Comparison of lethal heroin, carfentanil and fentanyl doses according to the United States Drug Enforcement Administration. The Treasury Department, Britain and the Netherlands Wednesday sanctioned two Dutch nationals and a British national for allegedly using the dark web to sell illegal "fentanyl analogues" and synthetic opioids. Photo By U.S. DEA via Wikimedia Commons.
Nov. 9 (UPI) -- The U.S. Treasury Department, acting in coordination with the Netherlands and Britain Wednesday, sanctioned Internet-based suppliers of illegal fentanyl.
Dutch nationals Alex Adrianus Martinus Peijnenburg and Martinus Pterus Henri De Koning were sanctioned along with British national Matthew Simon Grimm, according to the Treasury Department. Nine entities were also sanctioned.
"The Treasury Department will continue to deploy its counternarcotics authorities to disrupt those involved in the fentanyl global supply chain," Brian E. Nelson, under secretary of the Treasury for Terrorism and Financial Intelligence, said in a statement. "Treasury is identifying over 50 virtual wallet addresses associated with this network's drug trafficking activities as we take further action to counter the abuse of virtual currency. I would like to thank our Dutch and U.K. partners and U.S. law enforcement counterparts for their partnership and for enabling today's action."
The entities sanctioned include Dutch companies Green District B.V., Best Sport Company, Organic District B.V., Bellizo, A.A.M., Peijnenburg Holding B.V. and Best Sport Company B.V. as well as King Trade B.V.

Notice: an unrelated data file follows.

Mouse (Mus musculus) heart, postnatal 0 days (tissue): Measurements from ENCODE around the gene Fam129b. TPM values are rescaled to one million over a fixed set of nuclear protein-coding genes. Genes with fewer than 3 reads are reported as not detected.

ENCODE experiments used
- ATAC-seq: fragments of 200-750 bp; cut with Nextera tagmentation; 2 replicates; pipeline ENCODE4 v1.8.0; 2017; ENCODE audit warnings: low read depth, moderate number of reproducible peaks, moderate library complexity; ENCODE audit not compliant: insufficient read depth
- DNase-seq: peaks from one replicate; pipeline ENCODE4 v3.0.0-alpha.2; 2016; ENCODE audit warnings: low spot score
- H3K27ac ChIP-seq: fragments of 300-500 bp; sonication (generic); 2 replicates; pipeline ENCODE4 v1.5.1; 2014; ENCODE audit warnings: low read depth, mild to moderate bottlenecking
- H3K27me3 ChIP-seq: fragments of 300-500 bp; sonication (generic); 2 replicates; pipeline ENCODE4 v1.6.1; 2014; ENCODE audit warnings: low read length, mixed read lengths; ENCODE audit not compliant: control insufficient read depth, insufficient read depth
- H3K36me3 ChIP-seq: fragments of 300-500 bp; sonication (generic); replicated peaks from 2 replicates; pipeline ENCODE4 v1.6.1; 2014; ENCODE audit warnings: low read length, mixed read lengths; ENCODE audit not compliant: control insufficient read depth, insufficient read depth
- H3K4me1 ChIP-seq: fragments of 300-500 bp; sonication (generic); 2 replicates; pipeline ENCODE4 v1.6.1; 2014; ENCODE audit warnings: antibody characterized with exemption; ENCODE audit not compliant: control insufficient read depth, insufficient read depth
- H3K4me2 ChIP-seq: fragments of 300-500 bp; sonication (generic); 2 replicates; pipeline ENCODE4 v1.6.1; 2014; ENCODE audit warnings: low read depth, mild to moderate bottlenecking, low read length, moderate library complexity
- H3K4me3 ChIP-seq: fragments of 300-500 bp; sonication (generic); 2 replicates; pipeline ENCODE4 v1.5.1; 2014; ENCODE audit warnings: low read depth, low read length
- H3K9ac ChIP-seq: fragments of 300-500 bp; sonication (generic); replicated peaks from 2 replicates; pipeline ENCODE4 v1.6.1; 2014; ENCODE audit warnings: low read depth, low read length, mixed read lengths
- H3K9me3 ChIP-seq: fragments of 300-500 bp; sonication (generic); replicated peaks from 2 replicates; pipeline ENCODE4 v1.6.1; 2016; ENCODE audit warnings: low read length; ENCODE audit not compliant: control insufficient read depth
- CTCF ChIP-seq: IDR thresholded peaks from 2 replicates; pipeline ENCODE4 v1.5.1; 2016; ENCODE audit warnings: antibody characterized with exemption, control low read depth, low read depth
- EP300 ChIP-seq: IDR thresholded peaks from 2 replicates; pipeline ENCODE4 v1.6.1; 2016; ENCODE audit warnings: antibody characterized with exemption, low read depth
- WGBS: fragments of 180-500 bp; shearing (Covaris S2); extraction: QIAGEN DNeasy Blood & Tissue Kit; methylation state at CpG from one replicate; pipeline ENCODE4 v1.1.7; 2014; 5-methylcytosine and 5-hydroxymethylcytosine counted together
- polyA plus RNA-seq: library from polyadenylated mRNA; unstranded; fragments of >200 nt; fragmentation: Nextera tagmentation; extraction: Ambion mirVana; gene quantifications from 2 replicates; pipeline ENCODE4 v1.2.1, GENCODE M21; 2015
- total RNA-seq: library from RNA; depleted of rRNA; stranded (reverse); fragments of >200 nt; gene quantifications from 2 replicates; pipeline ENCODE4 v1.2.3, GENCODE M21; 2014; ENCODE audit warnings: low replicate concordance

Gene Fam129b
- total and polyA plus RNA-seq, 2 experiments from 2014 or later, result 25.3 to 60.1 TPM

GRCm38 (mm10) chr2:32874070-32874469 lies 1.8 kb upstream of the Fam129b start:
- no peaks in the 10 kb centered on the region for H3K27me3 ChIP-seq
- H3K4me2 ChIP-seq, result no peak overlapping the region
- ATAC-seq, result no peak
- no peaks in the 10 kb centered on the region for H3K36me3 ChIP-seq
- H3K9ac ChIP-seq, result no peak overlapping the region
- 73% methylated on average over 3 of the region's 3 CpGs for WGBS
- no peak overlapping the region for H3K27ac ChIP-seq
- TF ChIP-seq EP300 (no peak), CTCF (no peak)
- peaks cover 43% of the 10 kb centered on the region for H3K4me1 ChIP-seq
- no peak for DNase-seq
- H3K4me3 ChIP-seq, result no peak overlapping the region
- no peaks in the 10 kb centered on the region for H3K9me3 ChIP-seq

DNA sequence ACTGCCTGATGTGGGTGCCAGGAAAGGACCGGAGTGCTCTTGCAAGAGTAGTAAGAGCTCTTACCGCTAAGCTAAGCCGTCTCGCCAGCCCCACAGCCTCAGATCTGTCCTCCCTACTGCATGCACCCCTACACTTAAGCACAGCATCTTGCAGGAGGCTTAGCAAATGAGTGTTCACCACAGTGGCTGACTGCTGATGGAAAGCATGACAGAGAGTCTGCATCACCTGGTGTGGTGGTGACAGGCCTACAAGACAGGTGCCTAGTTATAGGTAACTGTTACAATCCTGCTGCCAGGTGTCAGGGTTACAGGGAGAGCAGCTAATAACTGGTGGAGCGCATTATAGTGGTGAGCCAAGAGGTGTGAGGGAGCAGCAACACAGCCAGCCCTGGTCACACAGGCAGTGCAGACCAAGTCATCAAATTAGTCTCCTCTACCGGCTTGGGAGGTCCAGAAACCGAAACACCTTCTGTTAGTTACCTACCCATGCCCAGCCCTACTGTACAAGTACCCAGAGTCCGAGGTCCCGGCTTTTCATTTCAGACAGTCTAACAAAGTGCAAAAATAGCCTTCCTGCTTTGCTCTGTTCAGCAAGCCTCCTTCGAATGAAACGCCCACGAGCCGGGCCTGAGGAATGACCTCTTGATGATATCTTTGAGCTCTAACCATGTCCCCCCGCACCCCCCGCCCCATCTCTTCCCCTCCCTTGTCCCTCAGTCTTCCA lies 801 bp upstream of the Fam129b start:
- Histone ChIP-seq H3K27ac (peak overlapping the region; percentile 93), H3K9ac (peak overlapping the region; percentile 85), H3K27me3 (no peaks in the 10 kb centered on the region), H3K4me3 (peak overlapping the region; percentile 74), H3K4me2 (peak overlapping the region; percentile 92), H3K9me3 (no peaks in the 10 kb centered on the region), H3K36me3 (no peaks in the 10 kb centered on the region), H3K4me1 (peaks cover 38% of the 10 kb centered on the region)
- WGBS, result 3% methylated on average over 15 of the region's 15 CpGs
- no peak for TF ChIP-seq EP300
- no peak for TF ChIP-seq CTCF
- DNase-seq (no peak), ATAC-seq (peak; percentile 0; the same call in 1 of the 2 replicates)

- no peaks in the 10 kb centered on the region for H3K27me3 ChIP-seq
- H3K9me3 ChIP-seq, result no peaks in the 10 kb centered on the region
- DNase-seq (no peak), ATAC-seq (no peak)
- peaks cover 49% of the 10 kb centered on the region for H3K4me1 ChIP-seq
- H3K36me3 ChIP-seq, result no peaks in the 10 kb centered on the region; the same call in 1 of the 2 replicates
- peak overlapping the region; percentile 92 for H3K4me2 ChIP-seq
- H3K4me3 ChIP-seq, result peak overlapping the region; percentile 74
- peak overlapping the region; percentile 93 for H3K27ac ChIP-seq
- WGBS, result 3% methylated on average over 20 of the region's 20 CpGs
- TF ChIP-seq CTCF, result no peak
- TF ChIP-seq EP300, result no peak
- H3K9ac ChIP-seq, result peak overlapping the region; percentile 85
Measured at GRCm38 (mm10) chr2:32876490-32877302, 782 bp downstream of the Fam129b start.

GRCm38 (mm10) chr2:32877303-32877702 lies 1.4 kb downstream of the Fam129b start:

According to the Treasury Department, Peijnenburg and De Koning allegedly "started their illicit drug trafficking enterprise on the dark web, where they engaged in the direct sale of fentanyl analogues -- acrylfentanyl, furanylfentanyl, and isobutryfentanyl -- as well as various other synthetic opioids, to U.S. consumers."
Despite being arrested in 2017 for sale and distribution "fentanyl analogues" and other synthetic opioids, the Treasury Department statement said they continued to generate millions of dollars in virtual currency from "illicit drug proceeds through a synthetic drug sales website, therealrc.com -- which was maintained by Peijnenburg.
Treasury said customers reached these illicit sites through advertisements on popular social media platforms and were able to buy the illegal drugs using bank transfers or virtual currency.